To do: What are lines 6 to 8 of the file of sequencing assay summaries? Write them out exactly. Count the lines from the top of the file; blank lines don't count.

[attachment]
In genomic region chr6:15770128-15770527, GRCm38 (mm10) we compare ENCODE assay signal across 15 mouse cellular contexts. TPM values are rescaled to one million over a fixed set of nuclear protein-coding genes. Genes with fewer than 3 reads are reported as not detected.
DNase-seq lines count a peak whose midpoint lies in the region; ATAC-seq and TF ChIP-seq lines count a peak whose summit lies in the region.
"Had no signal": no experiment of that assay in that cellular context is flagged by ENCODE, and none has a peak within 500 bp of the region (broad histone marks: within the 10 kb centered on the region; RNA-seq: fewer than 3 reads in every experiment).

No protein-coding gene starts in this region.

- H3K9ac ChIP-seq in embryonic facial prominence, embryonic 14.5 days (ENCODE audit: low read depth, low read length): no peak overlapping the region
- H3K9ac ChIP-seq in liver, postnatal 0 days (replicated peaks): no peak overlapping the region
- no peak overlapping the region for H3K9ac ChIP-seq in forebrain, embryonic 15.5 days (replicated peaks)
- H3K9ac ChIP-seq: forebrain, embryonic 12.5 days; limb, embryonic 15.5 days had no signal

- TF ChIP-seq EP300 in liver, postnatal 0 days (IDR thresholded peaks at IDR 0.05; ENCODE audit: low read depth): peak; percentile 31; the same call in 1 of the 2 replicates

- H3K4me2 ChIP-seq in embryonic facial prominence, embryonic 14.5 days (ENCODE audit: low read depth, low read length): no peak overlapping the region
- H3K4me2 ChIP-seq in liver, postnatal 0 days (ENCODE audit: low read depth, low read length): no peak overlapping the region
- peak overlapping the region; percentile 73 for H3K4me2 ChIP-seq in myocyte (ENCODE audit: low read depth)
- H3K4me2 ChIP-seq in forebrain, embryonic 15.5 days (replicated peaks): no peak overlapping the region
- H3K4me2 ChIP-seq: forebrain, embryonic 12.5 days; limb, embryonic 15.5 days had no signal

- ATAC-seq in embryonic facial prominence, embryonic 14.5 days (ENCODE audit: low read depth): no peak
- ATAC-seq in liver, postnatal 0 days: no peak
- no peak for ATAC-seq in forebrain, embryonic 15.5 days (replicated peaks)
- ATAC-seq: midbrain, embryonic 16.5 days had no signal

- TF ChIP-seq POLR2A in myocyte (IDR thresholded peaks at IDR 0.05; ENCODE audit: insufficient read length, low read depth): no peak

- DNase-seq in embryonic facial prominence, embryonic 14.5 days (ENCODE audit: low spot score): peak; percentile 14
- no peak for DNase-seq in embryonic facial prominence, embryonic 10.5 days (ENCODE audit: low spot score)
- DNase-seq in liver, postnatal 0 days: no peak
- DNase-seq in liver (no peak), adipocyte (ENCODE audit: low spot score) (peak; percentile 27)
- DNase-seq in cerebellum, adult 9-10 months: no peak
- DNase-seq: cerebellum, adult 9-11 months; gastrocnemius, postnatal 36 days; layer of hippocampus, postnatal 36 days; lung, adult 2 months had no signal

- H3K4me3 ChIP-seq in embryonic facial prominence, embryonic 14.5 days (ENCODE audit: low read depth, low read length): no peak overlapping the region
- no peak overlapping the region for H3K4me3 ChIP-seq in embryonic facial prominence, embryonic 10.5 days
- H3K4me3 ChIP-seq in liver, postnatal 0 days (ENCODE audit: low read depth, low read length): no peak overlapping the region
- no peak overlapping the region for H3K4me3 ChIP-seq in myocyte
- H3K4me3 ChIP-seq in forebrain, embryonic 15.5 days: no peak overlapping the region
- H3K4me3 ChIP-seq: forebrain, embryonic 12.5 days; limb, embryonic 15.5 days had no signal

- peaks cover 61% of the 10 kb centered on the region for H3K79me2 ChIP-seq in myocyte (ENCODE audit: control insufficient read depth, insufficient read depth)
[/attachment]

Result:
- H3K9ac ChIP-seq in liver, postnatal 0 days (replicated peaks): no peak overlapping the region
- no peak overlapping the region for H3K9ac ChIP-seq in forebrain, embryonic 15.5 days (replicated peaks)
- H3K9ac ChIP-seq: forebrain, embryonic 12.5 days; limb, embryonic 15.5 days had no signal